Ever since I started blogging back in 2009 I’ve always run it on Wordpress. I always found Wordpress to be okay but was never
fully satisifed with it. It felt a bit like overkill for what I needed and the writing experience was forever frustrating me.
Recently I decided to look into alternatives that would be much lighter weight and simpler to manage than Wordpress; I settled
Sometimes when you first start working on an existing project you come across some code that’s a bit quirky or weird. This is normally due to personal preferences or misunderstandings but whatever the reason, you can live with it - it’s not that bad. Other times you just come across code that makes you quietly weep as you resign yourself to spending the next few months in this hell; a .NET project which uses the “Static Everything” (anti-) pattern is one of those times (is this actually a pattern? I don’t know but I’ll be calling it a pattern throughout this post). The Static Everything pattern is when core operations and business logic in a code base is mostly made up of static classes with static utility methods scattered everywhere; some of which may even have static “state” (!!). This is typically accompanied by simple domain/model classes that simply define properties for an entity.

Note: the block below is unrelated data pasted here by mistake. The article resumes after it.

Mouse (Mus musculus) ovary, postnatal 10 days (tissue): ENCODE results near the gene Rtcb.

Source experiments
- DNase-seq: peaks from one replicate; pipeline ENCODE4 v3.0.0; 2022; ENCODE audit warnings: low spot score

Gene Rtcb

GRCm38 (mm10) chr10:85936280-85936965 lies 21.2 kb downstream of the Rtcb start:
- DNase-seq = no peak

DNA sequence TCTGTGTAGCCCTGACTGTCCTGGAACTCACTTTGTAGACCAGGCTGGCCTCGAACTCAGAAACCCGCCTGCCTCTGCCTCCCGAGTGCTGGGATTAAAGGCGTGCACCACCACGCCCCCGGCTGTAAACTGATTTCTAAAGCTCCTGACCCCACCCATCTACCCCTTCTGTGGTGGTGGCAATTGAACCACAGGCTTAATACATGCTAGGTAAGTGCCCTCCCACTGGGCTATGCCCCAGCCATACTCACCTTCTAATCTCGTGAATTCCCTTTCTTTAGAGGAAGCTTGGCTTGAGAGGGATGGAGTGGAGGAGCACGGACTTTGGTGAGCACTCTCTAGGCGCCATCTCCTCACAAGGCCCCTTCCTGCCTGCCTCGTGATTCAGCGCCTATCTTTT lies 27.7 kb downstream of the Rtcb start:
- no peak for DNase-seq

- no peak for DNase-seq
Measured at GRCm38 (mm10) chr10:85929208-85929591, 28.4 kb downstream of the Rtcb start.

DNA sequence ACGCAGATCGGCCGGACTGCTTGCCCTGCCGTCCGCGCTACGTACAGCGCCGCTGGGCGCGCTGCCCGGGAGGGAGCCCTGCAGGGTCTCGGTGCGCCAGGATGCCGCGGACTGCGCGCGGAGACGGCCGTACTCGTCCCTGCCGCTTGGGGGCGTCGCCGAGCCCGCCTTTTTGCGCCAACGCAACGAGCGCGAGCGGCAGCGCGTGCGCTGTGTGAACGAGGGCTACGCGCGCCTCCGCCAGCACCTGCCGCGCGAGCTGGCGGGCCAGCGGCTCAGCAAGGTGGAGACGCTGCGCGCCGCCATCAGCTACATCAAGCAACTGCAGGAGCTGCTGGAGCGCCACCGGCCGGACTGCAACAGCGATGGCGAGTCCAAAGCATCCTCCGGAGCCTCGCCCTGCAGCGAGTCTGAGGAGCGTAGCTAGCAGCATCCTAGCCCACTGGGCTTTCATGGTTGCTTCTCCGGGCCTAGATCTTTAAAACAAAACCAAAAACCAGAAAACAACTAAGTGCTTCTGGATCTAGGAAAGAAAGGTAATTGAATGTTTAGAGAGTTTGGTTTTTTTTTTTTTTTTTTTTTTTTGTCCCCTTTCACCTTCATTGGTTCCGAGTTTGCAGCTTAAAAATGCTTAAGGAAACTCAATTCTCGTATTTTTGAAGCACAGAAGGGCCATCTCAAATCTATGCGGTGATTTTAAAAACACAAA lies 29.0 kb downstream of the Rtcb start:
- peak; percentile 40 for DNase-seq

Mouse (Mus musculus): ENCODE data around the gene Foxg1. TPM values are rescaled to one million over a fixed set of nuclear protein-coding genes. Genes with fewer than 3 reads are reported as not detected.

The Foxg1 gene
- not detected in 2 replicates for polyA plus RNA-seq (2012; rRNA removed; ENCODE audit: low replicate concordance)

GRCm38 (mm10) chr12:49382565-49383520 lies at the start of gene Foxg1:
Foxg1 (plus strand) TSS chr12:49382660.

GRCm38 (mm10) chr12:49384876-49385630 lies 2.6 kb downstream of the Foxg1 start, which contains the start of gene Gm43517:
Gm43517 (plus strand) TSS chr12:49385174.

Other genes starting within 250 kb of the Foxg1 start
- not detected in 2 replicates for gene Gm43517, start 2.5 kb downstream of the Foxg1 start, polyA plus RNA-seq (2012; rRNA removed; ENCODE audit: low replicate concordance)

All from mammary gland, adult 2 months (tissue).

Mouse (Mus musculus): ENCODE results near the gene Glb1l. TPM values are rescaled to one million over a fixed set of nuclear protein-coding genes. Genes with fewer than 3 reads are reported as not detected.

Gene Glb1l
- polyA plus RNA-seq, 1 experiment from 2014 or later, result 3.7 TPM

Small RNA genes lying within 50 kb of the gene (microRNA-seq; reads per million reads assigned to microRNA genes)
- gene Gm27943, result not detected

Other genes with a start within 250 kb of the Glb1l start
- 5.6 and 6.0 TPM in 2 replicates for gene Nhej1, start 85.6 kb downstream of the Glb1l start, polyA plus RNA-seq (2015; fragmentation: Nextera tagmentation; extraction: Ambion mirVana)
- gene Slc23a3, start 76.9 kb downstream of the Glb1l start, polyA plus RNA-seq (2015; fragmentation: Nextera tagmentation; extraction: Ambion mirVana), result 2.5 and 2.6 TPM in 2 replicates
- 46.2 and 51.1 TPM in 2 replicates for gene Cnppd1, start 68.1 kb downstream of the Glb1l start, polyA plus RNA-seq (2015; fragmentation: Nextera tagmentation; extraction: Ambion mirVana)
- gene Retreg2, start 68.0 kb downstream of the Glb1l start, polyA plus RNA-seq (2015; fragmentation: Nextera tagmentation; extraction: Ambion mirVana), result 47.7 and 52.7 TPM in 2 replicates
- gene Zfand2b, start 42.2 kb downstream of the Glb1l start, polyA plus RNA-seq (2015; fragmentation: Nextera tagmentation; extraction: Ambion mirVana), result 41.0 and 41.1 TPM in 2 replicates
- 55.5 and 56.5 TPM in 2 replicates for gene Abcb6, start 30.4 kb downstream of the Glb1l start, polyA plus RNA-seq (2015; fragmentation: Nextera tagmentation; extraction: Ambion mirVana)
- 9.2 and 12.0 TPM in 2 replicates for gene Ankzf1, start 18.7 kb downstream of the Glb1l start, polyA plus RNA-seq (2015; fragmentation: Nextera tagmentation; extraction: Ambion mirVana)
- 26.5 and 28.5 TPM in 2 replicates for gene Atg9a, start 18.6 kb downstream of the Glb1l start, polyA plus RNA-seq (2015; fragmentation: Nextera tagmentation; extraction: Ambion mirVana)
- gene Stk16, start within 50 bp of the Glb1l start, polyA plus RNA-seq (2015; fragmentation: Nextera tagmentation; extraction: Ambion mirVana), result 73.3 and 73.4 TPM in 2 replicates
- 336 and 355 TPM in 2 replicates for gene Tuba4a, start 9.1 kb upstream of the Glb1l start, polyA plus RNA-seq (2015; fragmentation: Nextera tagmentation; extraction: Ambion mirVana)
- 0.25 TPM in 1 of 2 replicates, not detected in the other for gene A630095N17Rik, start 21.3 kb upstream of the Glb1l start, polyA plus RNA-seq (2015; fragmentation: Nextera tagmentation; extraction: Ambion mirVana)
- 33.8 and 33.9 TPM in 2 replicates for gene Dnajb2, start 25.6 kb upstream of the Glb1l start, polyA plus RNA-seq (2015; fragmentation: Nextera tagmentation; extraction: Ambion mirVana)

The topic of Visual Studio regions feature is one that seems to create divided opinions from developers who work with the IDE on a regular basis. If you can’t guess my opinion from the title of this article, I personally totally and utterly hate seeing regions in code.